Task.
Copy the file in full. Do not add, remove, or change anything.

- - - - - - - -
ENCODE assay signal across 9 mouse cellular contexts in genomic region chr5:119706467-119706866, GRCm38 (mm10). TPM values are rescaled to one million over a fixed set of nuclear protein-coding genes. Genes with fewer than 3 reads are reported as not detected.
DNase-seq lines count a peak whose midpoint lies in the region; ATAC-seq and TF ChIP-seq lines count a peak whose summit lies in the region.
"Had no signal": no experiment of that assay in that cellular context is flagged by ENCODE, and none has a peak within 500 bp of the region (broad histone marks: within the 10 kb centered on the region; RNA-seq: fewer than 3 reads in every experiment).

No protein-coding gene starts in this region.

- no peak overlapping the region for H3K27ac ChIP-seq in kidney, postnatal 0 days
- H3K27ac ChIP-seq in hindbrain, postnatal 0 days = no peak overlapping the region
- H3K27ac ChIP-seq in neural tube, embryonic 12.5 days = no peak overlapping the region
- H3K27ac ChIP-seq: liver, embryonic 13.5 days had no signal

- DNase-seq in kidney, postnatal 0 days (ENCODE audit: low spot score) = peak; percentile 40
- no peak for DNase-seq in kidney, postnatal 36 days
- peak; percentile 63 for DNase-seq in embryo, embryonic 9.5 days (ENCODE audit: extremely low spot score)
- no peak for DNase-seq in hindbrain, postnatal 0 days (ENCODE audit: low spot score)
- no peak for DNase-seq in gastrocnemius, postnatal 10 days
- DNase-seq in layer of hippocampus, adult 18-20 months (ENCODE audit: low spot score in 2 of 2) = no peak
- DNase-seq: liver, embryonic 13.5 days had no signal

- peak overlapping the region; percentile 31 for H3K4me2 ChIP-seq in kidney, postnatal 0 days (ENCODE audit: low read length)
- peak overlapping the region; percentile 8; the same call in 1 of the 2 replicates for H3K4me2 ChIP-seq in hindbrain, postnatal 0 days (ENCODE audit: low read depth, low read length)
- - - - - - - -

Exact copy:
ENCODE assay signal across 9 mouse cellular contexts in genomic region chr5:119706467-119706866, GRCm38 (mm10). TPM values are rescaled to one million over a fixed set of nuclear protein-coding genes. Genes with fewer than 3 reads are reported as not detected.
DNase-seq lines count a peak whose midpoint lies in the region; ATAC-seq and TF ChIP-seq lines count a peak whose summit lies in the region.
"Had no signal": no experiment of that assay in that cellular context is flagged by ENCODE, and none has a peak within 500 bp of the region (broad histone marks: within the 10 kb centered on the region; RNA-seq: fewer than 3 reads in every experiment).

No protein-coding gene starts in this region.

- no peak overlapping the region for H3K27ac ChIP-seq in kidney, postnatal 0 days
- H3K27ac ChIP-seq in hindbrain, postnatal 0 days = no peak overlapping the region
- H3K27ac ChIP-seq in neural tube, embryonic 12.5 days = no peak overlapping the region
- H3K27ac ChIP-seq: liver, embryonic 13.5 days had no signal

- DNase-seq in kidney, postnatal 0 days (ENCODE audit: low spot score) = peak; percentile 40
- no peak for DNase-seq in kidney, postnatal 36 days
- peak; percentile 63 for DNase-seq in embryo, embryonic 9.5 days (ENCODE audit: extremely low spot score)
- no peak for DNase-seq in hindbrain, postnatal 0 days (ENCODE audit: low spot score)
- no peak for DNase-seq in gastrocnemius, postnatal 10 days
- DNase-seq in layer of hippocampus, adult 18-20 months (ENCODE audit: low spot score in 2 of 2) = no peak
- DNase-seq: liver, embryonic 13.5 days had no signal

- peak overlapping the region; percentile 31 for H3K4me2 ChIP-seq in kidney, postnatal 0 days (ENCODE audit: low read length)
- peak overlapping the region; percentile 8; the same call in 1 of the 2 replicates for H3K4me2 ChIP-seq in hindbrain, postnatal 0 days (ENCODE audit: low read depth, low read length)